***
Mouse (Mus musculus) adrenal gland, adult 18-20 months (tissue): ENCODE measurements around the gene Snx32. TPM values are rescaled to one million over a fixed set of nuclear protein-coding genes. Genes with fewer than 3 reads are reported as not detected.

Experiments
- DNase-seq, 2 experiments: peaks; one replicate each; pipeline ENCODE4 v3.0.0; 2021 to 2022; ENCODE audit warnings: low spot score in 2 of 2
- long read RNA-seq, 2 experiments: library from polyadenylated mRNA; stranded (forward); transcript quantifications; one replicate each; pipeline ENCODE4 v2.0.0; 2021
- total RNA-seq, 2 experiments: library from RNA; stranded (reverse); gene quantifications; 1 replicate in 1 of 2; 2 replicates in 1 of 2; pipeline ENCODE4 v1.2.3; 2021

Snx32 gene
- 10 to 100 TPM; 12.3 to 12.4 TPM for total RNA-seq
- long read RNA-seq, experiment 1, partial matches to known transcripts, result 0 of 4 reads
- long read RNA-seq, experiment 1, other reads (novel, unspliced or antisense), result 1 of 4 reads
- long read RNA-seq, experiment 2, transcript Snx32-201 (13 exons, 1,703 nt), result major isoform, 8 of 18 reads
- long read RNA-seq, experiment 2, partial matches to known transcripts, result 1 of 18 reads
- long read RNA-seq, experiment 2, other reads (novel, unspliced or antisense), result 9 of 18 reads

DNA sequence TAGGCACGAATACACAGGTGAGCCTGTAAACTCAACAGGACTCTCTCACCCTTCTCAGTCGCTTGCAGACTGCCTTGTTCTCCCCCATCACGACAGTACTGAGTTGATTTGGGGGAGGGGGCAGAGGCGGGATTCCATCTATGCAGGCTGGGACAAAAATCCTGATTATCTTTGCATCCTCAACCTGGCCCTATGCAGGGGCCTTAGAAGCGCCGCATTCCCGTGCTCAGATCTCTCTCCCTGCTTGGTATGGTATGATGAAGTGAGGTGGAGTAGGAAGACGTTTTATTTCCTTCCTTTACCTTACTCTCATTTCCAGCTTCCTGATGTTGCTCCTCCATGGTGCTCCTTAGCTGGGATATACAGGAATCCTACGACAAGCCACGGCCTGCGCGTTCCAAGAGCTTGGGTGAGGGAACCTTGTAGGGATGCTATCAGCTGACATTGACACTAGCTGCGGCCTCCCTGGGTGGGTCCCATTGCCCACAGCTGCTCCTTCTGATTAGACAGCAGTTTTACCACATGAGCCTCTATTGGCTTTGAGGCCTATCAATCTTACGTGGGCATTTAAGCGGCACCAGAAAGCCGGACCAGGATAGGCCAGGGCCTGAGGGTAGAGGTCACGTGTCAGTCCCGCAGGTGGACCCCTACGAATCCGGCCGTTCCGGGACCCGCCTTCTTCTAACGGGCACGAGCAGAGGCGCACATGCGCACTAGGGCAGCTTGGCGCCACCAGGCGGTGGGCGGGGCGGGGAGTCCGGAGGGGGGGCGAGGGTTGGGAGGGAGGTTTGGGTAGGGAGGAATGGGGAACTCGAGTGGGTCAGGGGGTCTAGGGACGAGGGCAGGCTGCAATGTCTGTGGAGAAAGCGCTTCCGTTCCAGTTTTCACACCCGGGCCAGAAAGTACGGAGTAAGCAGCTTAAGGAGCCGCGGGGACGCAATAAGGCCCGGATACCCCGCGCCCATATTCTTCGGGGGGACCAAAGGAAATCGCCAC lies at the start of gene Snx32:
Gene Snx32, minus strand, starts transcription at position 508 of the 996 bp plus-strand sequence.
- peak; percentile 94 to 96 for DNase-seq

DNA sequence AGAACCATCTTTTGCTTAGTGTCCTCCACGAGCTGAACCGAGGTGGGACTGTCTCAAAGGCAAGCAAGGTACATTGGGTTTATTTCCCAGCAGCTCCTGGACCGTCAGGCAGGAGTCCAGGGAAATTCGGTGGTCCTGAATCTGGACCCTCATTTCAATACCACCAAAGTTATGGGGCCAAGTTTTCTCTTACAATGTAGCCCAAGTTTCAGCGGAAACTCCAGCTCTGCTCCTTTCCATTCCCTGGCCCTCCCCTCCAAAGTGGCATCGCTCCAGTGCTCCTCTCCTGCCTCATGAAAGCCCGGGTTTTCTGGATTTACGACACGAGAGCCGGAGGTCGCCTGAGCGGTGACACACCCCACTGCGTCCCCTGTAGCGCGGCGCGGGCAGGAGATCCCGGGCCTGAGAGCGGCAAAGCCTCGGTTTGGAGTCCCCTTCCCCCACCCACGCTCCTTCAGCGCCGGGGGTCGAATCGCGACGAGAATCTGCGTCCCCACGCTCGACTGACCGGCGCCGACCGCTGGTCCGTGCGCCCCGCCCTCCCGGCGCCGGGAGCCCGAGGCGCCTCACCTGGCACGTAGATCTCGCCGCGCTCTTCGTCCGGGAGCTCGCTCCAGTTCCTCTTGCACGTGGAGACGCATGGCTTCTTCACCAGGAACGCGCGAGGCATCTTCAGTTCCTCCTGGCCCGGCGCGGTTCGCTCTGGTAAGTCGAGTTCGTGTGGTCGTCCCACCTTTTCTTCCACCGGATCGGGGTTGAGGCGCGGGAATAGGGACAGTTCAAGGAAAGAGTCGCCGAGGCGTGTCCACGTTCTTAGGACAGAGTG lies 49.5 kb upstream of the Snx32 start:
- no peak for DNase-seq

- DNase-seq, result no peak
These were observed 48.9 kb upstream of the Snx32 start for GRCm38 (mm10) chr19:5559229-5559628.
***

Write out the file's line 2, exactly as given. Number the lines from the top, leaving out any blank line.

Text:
Experiments